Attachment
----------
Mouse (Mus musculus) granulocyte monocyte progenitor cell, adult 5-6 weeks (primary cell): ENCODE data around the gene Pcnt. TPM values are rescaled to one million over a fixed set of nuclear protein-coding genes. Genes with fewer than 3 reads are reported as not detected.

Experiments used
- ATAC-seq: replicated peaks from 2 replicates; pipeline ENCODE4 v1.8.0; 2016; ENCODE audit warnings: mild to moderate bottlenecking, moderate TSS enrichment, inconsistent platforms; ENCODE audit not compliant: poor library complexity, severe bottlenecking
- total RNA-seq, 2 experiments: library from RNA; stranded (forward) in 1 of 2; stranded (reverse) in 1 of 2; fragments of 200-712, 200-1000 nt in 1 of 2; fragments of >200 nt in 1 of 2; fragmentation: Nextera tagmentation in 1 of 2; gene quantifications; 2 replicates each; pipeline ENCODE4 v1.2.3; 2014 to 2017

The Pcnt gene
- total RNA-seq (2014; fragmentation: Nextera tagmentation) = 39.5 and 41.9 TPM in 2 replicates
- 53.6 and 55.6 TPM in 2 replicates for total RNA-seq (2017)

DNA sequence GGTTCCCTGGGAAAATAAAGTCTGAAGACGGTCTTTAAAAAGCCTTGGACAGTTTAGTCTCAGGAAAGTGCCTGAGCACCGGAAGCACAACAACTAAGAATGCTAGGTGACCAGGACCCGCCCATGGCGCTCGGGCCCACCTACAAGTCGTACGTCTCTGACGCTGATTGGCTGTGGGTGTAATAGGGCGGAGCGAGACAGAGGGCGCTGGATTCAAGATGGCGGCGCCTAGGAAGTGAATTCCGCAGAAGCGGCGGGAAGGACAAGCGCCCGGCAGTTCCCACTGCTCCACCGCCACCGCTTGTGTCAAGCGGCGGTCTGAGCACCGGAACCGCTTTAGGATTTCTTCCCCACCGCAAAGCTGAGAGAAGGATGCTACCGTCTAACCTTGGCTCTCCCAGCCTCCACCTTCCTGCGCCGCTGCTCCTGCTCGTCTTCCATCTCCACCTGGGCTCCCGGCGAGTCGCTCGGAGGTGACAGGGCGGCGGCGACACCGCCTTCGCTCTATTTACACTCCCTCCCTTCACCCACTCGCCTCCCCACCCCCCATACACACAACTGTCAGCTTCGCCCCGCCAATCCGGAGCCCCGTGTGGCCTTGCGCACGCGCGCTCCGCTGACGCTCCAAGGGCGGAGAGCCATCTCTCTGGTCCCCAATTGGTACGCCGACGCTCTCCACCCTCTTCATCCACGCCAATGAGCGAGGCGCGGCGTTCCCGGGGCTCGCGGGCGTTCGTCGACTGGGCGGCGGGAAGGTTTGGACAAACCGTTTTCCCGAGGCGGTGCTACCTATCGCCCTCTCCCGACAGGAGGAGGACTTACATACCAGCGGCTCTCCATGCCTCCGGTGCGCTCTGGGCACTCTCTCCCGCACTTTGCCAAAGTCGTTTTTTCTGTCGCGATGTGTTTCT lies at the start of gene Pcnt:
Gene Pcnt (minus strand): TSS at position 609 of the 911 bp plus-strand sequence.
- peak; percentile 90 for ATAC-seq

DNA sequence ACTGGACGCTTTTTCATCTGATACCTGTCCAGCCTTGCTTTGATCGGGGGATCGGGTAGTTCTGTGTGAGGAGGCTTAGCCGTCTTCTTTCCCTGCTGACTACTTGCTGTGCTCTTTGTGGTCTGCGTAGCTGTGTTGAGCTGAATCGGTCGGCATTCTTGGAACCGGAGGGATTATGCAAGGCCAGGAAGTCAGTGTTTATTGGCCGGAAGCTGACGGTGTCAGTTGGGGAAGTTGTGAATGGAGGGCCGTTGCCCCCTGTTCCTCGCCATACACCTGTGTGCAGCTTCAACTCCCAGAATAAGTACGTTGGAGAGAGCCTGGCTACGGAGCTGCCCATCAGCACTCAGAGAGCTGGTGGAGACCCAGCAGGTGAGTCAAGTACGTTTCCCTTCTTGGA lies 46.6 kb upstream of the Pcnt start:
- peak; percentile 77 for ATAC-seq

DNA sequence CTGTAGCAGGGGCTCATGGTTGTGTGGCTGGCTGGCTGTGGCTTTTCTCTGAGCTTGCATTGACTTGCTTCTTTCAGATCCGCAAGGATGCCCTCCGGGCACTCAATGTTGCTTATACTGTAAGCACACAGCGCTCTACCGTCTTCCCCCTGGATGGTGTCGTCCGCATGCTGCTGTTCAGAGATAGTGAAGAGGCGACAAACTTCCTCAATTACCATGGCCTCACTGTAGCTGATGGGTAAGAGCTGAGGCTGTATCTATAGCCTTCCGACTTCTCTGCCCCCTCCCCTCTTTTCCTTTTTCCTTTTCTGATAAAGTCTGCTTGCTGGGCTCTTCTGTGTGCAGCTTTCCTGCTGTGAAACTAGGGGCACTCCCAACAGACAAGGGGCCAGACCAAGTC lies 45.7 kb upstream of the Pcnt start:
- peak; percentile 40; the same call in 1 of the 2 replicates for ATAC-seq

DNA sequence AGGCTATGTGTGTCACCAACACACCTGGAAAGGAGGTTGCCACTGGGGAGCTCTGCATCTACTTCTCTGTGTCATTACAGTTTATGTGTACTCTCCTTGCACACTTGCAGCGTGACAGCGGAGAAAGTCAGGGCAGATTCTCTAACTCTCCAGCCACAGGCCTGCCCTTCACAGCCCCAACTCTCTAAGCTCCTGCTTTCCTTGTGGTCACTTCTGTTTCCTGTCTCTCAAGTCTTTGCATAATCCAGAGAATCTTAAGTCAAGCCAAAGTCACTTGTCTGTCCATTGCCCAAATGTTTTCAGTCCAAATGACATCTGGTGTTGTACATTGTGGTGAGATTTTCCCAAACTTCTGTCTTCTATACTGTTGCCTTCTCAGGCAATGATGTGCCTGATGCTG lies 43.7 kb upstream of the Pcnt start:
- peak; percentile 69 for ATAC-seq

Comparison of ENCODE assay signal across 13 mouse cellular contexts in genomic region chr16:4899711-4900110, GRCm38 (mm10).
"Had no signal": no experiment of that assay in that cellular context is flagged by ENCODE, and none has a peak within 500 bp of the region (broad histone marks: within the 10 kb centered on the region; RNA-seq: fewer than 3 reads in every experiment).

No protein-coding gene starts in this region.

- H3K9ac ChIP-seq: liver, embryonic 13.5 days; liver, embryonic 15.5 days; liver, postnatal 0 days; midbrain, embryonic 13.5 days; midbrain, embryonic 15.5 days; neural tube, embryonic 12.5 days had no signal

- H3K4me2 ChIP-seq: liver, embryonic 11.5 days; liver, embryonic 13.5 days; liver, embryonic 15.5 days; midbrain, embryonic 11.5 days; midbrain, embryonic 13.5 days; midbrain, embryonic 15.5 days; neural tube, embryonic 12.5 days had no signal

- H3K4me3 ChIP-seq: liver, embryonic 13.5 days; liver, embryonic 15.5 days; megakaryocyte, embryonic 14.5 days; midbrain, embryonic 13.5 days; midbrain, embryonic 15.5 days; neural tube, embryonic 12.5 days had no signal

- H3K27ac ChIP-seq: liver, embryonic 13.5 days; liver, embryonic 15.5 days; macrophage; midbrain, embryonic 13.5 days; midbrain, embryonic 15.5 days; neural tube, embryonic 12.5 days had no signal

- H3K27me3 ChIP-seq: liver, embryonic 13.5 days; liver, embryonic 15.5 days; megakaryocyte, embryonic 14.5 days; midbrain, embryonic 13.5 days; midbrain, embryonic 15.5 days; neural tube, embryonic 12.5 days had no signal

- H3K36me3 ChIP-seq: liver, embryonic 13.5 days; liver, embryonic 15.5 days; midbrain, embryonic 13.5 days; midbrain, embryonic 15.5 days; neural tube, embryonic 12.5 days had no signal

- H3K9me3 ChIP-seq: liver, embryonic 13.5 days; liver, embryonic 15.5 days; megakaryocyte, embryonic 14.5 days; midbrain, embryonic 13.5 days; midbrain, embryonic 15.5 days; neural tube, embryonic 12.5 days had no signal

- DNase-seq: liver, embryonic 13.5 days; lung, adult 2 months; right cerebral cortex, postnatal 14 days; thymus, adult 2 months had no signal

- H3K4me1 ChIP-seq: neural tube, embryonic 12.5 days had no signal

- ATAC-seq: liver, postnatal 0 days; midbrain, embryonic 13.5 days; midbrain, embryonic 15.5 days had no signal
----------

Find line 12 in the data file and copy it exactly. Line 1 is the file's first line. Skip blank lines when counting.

- peak; percentile 77 for ATAC-seq